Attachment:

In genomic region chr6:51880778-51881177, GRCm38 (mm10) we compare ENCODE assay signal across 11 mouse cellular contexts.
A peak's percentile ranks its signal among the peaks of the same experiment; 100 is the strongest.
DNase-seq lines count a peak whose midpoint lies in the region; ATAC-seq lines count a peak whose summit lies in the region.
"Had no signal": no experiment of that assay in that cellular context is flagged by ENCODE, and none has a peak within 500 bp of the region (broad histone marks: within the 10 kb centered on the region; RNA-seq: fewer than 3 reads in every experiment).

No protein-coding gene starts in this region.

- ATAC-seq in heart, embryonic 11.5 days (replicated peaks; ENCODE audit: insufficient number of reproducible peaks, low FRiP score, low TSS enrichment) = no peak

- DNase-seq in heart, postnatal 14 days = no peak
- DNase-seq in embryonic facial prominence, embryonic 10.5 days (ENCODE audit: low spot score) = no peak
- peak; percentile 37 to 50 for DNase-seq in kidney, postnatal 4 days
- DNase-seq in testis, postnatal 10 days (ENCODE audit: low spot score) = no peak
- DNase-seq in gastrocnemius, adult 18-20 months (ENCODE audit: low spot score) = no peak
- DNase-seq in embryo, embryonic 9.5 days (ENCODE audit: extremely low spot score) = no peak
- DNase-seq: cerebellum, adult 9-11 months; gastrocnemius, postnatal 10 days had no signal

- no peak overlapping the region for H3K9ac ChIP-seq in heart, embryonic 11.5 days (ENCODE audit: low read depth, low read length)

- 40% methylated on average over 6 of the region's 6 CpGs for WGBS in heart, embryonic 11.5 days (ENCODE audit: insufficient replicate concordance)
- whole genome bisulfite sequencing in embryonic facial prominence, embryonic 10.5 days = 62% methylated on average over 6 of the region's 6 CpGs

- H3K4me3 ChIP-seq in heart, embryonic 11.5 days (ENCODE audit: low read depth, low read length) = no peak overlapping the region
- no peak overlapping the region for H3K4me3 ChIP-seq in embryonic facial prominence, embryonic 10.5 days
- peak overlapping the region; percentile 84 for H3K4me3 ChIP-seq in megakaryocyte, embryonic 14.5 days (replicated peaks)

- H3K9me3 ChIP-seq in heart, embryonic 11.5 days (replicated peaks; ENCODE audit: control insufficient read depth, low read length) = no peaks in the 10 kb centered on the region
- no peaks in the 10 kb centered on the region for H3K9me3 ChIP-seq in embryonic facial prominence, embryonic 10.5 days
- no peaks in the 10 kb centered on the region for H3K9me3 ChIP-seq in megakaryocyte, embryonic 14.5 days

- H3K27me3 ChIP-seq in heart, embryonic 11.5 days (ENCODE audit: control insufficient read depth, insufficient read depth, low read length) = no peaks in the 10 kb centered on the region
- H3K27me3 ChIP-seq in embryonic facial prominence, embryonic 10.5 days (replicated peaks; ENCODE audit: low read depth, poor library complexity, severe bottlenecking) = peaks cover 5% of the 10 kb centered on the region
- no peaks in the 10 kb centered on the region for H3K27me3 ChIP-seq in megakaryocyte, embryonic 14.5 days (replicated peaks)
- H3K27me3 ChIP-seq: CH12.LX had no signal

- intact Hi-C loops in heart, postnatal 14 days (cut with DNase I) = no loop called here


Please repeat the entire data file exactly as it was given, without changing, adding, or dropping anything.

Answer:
In genomic region chr6:51880778-51881177, GRCm38 (mm10) we compare ENCODE assay signal across 11 mouse cellular contexts.
A peak's percentile ranks its signal among the peaks of the same experiment; 100 is the strongest.
DNase-seq lines count a peak whose midpoint lies in the region; ATAC-seq lines count a peak whose summit lies in the region.
"Had no signal": no experiment of that assay in that cellular context is flagged by ENCODE, and none has a peak within 500 bp of the region (broad histone marks: within the 10 kb centered on the region; RNA-seq: fewer than 3 reads in every experiment).

No protein-coding gene starts in this region.

- ATAC-seq in heart, embryonic 11.5 days (replicated peaks; ENCODE audit: insufficient number of reproducible peaks, low FRiP score, low TSS enrichment) = no peak

- DNase-seq in heart, postnatal 14 days = no peak
- DNase-seq in embryonic facial prominence, embryonic 10.5 days (ENCODE audit: low spot score) = no peak
- peak; percentile 37 to 50 for DNase-seq in kidney, postnatal 4 days
- DNase-seq in testis, postnatal 10 days (ENCODE audit: low spot score) = no peak
- DNase-seq in gastrocnemius, adult 18-20 months (ENCODE audit: low spot score) = no peak
- DNase-seq in embryo, embryonic 9.5 days (ENCODE audit: extremely low spot score) = no peak
- DNase-seq: cerebellum, adult 9-11 months; gastrocnemius, postnatal 10 days had no signal

- no peak overlapping the region for H3K9ac ChIP-seq in heart, embryonic 11.5 days (ENCODE audit: low read depth, low read length)

- 40% methylated on average over 6 of the region's 6 CpGs for WGBS in heart, embryonic 11.5 days (ENCODE audit: insufficient replicate concordance)
- whole genome bisulfite sequencing in embryonic facial prominence, embryonic 10.5 days = 62% methylated on average over 6 of the region's 6 CpGs

- H3K4me3 ChIP-seq in heart, embryonic 11.5 days (ENCODE audit: low read depth, low read length) = no peak overlapping the region
- no peak overlapping the region for H3K4me3 ChIP-seq in embryonic facial prominence, embryonic 10.5 days
- peak overlapping the region; percentile 84 for H3K4me3 ChIP-seq in megakaryocyte, embryonic 14.5 days (replicated peaks)

- H3K9me3 ChIP-seq in heart, embryonic 11.5 days (replicated peaks; ENCODE audit: control insufficient read depth, low read length) = no peaks in the 10 kb centered on the region
- no peaks in the 10 kb centered on the region for H3K9me3 ChIP-seq in embryonic facial prominence, embryonic 10.5 days
- no peaks in the 10 kb centered on the region for H3K9me3 ChIP-seq in megakaryocyte, embryonic 14.5 days

- H3K27me3 ChIP-seq in heart, embryonic 11.5 days (ENCODE audit: control insufficient read depth, insufficient read depth, low read length) = no peaks in the 10 kb centered on the region
- H3K27me3 ChIP-seq in embryonic facial prominence, embryonic 10.5 days (replicated peaks; ENCODE audit: low read depth, poor library complexity, severe bottlenecking) = peaks cover 5% of the 10 kb centered on the region
- no peaks in the 10 kb centered on the region for H3K27me3 ChIP-seq in megakaryocyte, embryonic 14.5 days (replicated peaks)
- H3K27me3 ChIP-seq: CH12.LX had no signal

- intact Hi-C loops in heart, postnatal 14 days (cut with DNase I) = no loop called here